He wants real. So do you. We don't say God when we're talking to people about the Father who is God. We say God.
Just say it and get on with it. Unless you want to try to impress and then you look stupid. You look like a jerk. And a pulpit doesn't make you look better. That's what this is about. We have this priceless treasure that we don't take advantage of.
We make sure we deliver it like it was written as best we can. We don't turn people off by our super piety. Just something comes to me I want to tell you about. When I ministered in California those years, I always had a rub on Super Bowl Sunday because we did Sunday night services. And so I always missed the Super Bowl and I've never learned how to tape it so don't try to tell me because I'll never get it. And so I finally grouched about it enough and one Sunday morning I said, today's Super Bowl Sunday but I'll see you in church tonight.
And I didn't do that but I was thinking it. And I told them every Sunday night or every Super Bowl Sunday when Sunday night service comes I always miss watching Super Bowl. Well, I had a couple of smart ushers who decided to play a trick on me. Our church service that evening began with the baptismal service at six o'clock which is about the middle of the football game. It happened to be the cowboy game. They were going to play as I recall the Buffalo Bills and beat the snot out of them and I knew they would but I wanted to watch it and cheer them on. And without my knowing it, these ushers put a television set in the bottom of the pulpit.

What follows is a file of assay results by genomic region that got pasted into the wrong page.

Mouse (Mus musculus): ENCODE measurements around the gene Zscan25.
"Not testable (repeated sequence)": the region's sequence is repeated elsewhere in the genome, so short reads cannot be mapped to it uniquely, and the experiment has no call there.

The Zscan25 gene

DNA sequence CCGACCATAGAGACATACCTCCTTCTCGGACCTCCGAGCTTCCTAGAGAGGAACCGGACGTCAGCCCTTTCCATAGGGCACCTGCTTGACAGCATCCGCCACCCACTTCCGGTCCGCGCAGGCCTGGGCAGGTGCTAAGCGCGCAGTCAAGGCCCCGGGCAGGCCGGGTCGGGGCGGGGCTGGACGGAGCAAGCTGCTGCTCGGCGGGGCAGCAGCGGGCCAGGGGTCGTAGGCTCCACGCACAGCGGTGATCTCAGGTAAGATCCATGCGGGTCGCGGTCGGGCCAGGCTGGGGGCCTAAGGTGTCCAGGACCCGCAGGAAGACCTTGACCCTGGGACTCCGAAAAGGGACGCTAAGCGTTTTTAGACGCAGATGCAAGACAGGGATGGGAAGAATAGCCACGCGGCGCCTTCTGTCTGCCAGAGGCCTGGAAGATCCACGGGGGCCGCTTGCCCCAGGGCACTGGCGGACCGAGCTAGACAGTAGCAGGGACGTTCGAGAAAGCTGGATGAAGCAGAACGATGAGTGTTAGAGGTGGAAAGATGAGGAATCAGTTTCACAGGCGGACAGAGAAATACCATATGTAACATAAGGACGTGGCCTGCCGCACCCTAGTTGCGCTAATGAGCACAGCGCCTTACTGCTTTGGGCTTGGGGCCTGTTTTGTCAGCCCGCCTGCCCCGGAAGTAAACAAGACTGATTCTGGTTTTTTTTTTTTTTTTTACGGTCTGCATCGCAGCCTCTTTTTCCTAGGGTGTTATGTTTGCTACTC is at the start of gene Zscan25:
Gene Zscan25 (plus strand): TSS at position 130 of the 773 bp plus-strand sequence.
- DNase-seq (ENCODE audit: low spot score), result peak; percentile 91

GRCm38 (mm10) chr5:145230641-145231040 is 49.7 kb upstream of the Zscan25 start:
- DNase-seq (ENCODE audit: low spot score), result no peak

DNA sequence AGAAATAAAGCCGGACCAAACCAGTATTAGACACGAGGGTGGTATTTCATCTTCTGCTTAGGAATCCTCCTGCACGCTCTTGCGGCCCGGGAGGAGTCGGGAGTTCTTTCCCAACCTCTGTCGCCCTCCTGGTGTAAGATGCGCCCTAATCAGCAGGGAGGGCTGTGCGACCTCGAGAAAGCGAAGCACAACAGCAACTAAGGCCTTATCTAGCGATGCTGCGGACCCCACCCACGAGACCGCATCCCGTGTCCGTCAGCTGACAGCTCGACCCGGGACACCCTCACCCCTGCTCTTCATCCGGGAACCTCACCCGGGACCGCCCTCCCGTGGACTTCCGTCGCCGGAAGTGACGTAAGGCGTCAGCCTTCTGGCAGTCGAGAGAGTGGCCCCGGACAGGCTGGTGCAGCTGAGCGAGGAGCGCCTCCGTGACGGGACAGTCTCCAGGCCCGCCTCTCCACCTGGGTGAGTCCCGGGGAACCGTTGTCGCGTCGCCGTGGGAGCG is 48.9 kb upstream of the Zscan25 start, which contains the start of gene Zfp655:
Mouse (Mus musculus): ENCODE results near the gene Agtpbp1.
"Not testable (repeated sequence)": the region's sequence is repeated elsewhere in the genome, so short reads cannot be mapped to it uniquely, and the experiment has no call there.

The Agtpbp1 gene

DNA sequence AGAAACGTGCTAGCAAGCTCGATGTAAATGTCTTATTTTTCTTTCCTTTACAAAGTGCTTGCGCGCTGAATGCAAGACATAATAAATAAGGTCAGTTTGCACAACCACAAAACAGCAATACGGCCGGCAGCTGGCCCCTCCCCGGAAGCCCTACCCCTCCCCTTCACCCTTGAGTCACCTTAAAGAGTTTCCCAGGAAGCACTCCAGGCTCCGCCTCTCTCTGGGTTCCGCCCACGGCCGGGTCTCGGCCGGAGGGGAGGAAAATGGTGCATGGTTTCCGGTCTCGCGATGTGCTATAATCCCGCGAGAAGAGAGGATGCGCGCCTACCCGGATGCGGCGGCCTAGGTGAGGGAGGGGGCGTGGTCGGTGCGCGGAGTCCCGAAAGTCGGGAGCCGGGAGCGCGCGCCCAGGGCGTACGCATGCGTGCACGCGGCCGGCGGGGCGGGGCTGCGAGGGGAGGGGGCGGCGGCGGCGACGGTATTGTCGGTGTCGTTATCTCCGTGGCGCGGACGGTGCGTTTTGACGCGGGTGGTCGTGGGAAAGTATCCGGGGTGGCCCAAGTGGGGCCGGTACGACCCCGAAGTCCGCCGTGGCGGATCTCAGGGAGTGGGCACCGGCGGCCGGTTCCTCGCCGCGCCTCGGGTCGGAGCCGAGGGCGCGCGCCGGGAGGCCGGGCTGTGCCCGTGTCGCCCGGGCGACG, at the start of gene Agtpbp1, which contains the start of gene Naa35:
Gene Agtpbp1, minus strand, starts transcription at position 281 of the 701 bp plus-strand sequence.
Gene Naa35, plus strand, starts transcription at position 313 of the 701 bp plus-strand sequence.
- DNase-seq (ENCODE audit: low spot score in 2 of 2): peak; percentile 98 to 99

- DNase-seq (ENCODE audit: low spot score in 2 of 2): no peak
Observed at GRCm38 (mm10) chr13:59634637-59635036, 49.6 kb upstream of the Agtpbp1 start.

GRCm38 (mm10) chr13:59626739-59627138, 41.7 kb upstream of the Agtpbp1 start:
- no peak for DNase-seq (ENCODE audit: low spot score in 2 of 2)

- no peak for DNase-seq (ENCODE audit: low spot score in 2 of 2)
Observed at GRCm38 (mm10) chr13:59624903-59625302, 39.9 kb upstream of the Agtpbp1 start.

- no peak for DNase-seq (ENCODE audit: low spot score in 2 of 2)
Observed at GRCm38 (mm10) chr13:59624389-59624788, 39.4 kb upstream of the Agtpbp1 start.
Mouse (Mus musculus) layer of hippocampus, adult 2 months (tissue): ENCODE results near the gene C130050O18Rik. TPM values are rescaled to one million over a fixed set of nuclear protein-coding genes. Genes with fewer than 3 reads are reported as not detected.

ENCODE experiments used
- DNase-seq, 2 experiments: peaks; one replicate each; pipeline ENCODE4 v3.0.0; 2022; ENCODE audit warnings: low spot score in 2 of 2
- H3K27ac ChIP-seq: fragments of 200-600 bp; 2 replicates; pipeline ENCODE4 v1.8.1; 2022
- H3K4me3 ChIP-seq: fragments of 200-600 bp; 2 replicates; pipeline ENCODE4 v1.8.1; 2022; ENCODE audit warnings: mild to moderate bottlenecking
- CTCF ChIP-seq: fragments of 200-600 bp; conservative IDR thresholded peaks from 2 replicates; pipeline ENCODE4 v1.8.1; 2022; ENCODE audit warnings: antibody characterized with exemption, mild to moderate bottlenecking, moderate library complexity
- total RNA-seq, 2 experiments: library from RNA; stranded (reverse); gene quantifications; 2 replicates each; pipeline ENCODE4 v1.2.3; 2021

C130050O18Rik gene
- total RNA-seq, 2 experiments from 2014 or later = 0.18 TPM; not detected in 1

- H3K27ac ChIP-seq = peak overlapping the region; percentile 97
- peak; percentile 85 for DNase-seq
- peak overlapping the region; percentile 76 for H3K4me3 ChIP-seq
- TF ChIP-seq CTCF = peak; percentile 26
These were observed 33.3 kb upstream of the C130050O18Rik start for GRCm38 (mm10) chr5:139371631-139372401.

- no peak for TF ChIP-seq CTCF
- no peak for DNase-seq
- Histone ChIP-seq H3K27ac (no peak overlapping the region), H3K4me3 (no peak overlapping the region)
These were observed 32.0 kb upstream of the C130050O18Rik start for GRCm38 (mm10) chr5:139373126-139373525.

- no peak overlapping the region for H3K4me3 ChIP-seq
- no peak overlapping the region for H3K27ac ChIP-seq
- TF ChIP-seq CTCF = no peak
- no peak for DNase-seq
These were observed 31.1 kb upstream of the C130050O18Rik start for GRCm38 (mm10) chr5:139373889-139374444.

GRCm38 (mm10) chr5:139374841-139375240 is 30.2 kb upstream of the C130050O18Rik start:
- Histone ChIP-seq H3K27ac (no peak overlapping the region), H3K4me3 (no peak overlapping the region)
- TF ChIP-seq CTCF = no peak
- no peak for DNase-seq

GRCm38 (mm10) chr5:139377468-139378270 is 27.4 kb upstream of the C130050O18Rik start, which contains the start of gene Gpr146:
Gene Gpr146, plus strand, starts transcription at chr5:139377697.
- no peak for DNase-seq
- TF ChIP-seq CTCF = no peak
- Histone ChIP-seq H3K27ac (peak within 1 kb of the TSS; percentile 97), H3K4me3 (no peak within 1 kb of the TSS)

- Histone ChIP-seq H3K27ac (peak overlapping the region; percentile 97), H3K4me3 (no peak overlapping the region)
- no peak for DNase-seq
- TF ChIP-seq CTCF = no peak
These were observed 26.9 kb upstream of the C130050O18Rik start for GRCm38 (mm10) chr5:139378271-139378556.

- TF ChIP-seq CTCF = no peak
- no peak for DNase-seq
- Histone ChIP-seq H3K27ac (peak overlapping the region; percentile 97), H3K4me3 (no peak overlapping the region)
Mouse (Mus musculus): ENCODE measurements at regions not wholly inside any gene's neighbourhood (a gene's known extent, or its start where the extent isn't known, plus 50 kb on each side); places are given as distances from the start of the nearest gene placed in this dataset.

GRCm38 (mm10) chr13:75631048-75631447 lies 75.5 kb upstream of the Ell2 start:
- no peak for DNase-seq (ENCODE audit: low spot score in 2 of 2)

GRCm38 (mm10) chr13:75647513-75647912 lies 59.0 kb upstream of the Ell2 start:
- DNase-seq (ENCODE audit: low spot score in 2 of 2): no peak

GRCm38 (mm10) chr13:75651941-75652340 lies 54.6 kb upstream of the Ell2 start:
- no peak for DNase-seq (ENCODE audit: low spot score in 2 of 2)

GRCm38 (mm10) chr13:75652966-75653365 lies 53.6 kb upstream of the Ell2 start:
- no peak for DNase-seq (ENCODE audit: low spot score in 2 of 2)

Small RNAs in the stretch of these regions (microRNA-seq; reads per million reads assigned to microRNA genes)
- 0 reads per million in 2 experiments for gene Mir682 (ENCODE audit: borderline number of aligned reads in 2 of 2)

So I walk out for the baptismal. You couldn't see it from the audience. Everybody knew it because they paraded it in to show everybody. They put it under and they turned it on.
There it is mute. And I walk into the baptistry in my white robe and I turned around and it was a game on. And I go before I pray let me check the score. As I recall when I preached that sermon I prayed about 40 times.
Who am I kidding? So when I started our new church here in Frisco we don't have a Sunday night service. Well, let me tell you a few things you cannot do.
I usually don't make lists like this but this will help you. I'll click them off one after the other and I'm through. These are things you cannot do in ministry.
Meet of them. Number one, you cannot control everything. That's God's job. Stop trying to stay in control. You cannot control everything. Second, you cannot change anybody or fix them. You cannot fix their problem.
You can hear them. You can enter into them with compassion but you can't fix them. Third, you cannot meet everyone's expectations. Fourth, you cannot dodge the hard questions or the tough assignments. Fifth, you cannot let all the criticism get to you.
Sixth, you cannot believe all the stuff they tell you at the door. When everybody's leaving they dump all this great stuff on you. Hendricks used to call that the glorification of the worm. I think that's a good way to put it. Seven, you cannot teach a pig to sing.